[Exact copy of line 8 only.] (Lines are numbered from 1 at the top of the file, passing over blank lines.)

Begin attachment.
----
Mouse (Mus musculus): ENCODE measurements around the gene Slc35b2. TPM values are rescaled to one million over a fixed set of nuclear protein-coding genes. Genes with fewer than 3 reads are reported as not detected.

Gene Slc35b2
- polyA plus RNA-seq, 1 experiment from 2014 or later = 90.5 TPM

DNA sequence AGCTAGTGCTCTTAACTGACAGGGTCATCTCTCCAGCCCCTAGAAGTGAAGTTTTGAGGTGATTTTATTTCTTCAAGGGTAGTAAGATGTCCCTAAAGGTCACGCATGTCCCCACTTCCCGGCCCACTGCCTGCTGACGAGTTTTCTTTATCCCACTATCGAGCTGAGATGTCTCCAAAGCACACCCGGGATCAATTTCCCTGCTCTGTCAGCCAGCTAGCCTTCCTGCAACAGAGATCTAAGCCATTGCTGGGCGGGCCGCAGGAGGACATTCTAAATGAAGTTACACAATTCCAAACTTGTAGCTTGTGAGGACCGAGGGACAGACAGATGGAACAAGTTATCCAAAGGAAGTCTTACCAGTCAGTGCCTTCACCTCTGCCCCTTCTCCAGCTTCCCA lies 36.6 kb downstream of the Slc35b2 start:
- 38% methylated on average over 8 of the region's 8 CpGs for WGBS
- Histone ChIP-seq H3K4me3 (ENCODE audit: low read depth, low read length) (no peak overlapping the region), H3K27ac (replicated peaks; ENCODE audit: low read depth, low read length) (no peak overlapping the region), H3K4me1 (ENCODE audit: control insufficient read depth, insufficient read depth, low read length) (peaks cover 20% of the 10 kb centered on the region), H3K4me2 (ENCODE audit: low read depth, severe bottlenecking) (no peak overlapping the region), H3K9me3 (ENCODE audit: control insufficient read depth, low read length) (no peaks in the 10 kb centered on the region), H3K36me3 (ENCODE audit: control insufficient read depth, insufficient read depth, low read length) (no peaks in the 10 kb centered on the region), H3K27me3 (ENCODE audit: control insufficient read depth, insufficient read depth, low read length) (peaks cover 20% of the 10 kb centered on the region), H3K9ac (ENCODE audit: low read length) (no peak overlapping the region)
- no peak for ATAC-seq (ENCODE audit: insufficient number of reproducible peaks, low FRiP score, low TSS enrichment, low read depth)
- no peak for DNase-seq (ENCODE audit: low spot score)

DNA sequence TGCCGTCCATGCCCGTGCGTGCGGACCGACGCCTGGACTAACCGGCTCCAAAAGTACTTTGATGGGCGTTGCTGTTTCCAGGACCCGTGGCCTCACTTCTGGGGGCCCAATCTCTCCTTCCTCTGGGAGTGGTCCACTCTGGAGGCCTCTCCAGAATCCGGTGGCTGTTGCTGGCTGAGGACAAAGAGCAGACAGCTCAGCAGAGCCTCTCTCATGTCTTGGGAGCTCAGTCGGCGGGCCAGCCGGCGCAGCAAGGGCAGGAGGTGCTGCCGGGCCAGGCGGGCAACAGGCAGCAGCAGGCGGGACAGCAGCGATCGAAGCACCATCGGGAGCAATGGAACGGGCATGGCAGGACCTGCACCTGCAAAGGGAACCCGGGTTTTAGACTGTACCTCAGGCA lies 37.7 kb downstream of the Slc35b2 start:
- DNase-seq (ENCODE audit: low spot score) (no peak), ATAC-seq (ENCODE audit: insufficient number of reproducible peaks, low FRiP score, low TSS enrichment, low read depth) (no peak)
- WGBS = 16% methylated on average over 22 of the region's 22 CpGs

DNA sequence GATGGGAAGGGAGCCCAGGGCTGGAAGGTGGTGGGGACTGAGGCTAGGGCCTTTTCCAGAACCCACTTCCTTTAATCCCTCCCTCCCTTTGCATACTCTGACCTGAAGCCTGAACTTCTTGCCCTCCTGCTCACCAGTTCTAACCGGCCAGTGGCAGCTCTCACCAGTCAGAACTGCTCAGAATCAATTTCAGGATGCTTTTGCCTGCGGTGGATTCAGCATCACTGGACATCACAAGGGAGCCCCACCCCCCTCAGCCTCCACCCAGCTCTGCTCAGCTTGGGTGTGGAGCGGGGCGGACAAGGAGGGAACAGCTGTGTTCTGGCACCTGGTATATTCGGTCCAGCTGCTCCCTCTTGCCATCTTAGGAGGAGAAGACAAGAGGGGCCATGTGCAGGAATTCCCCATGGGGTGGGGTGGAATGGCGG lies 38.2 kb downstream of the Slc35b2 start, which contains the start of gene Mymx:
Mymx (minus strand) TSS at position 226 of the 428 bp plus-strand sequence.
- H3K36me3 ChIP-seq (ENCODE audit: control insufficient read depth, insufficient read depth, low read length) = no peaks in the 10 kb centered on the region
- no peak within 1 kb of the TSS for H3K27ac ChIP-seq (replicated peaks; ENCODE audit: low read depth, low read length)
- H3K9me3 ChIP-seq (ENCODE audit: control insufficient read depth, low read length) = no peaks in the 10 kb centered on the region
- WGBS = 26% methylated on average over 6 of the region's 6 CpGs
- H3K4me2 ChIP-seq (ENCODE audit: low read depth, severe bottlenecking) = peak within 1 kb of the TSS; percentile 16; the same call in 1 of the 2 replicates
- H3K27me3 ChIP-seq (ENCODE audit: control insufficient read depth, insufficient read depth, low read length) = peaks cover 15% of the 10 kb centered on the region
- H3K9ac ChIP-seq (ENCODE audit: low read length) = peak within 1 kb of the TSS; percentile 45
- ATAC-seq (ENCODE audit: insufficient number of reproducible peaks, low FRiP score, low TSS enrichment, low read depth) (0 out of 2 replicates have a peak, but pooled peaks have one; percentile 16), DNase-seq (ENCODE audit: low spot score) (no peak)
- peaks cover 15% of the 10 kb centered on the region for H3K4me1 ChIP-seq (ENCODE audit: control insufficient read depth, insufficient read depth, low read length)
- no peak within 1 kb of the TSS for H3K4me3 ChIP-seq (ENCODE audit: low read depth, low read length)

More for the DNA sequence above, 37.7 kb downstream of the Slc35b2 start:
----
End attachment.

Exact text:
- no peak for DNase-seq (ENCODE audit: low spot score)